Exception: " + e.InnerException + "\r\n" + "\r\n" + "Message: " +
e.Message + "\r\n" + "\r\n" + "Custom Message: " + customMessage;
_eventLog.WriteEntry (logContent);
}

which gives:
C:\Projects\ErrorHandling\ErrorHandler.cs(48):
'ErrorHandling.LogErrors._eventLog' denotes a 'field' where a 'class'
was expected

I don't understand that. EventLog is a class.


Well, I'm slightly surprised you got that message, but the above
shouldn't compile. You've got _eventLog as an *instance* variable, but
you're trying to use it from a static method. You should make it a
static variable.

--
Jon Skeet - <sk***@pobox.com>
http://www.pobox.com/~skeet Blog: http://www.msmvps.com/jon.skeet
If replying to the group, please do not mail me too
Dec 8 '05 #13
Even if I make _eventLog static, I get the field error.

Here's what does work, I use the static overload for WriteEntry():
EventLog.WriteEntry("mysource", logContent);

In the app that will use this class, it will need to pass the source in
each time. I'm going to set up source enumerations in a non form class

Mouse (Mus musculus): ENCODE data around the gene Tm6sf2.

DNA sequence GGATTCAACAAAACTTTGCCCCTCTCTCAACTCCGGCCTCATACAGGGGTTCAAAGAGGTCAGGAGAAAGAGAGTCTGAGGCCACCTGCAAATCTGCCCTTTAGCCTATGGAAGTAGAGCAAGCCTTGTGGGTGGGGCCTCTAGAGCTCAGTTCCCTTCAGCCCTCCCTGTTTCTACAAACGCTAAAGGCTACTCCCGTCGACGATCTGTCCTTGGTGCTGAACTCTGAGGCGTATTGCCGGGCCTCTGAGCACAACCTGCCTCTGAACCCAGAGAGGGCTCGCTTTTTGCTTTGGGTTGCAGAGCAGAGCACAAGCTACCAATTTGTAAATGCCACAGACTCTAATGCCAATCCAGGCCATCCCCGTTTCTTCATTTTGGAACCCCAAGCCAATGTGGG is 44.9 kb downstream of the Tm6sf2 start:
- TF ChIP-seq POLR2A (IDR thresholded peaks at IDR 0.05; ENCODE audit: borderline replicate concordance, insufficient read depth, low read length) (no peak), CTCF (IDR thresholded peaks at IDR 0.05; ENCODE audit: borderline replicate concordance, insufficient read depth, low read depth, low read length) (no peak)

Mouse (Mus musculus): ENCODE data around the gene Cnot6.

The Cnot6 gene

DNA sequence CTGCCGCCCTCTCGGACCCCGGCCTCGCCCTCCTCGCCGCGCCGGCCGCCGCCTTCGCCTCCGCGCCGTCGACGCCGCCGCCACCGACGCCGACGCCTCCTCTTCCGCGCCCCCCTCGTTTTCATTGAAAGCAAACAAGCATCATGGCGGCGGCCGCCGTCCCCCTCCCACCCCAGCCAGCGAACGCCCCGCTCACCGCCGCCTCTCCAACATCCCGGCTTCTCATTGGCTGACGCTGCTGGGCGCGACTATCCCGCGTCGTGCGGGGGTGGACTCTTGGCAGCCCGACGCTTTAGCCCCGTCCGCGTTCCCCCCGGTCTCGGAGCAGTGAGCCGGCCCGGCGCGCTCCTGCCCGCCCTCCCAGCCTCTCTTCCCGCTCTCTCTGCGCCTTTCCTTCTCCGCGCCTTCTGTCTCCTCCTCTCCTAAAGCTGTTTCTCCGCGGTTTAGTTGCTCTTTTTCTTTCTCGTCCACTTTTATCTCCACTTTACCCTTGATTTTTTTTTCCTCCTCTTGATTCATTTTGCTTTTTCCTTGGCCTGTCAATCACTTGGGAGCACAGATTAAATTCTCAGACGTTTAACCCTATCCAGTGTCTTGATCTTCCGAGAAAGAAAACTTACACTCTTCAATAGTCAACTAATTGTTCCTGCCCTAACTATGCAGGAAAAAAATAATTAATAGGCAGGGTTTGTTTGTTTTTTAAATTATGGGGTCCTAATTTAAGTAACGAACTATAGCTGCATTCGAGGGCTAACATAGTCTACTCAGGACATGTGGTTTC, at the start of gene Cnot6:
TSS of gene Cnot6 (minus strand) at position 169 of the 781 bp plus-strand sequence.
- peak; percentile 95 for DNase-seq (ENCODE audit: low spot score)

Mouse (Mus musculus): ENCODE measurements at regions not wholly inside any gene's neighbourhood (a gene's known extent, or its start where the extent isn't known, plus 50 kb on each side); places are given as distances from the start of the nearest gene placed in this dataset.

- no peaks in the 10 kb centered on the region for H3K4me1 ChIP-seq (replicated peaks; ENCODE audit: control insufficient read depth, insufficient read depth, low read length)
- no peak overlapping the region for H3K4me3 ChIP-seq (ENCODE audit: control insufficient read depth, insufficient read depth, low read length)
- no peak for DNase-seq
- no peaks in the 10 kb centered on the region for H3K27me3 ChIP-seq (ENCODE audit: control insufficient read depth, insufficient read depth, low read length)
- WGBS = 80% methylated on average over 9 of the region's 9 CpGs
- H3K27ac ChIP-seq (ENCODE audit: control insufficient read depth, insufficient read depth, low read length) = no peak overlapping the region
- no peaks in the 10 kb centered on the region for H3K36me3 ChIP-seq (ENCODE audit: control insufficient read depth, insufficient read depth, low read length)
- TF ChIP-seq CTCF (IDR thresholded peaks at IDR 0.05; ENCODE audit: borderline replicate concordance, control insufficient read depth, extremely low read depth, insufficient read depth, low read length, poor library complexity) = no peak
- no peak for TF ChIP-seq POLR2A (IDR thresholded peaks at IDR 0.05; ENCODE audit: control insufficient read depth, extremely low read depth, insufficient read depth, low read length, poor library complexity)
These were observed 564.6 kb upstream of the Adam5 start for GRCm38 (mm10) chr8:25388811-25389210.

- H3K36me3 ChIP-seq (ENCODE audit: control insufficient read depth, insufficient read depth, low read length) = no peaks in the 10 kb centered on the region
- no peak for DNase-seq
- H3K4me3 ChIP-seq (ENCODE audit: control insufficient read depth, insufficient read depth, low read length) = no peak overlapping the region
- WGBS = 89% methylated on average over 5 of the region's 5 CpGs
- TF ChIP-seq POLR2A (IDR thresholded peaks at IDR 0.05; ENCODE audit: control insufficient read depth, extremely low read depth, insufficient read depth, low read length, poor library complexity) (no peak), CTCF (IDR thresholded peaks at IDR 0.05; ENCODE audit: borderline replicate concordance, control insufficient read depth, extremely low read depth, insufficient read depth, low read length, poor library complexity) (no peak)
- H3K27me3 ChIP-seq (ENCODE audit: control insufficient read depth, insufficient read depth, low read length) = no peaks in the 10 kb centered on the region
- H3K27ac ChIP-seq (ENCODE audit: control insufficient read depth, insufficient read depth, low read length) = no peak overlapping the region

startup object. That will give static site wide access to the source
name. Does that seem sound?

Thanks for all the help Jon (as always :)

Brett

Dec 8 '05 #14
Brett Romero <ac*****@cygen.com> wrote:
Even if I make _eventLog static, I get the field error.


Could you post a short but complete program which demonstrates the
problem?

See http://www.pobox.com/~skeet/csharp/complete.html for details of
what I mean by that.

Looking at the error message you've got, it suggests something quite
different is wrong.

--
Jon Skeet - <sk***@pobox.com>
http://www.pobox.com/~skeet Blog: http://www.msmvps.com/jon.skeet
If replying to the group, please do not mail me too
Dec 8 '05 #15
Also, do I need to do this in every one of the static error methods
since they don't maintain state:
if(!EventLog.SourceExists(eventLogSource))
{
EventLog.CreateEventSource(eventLogSource, eventLogName);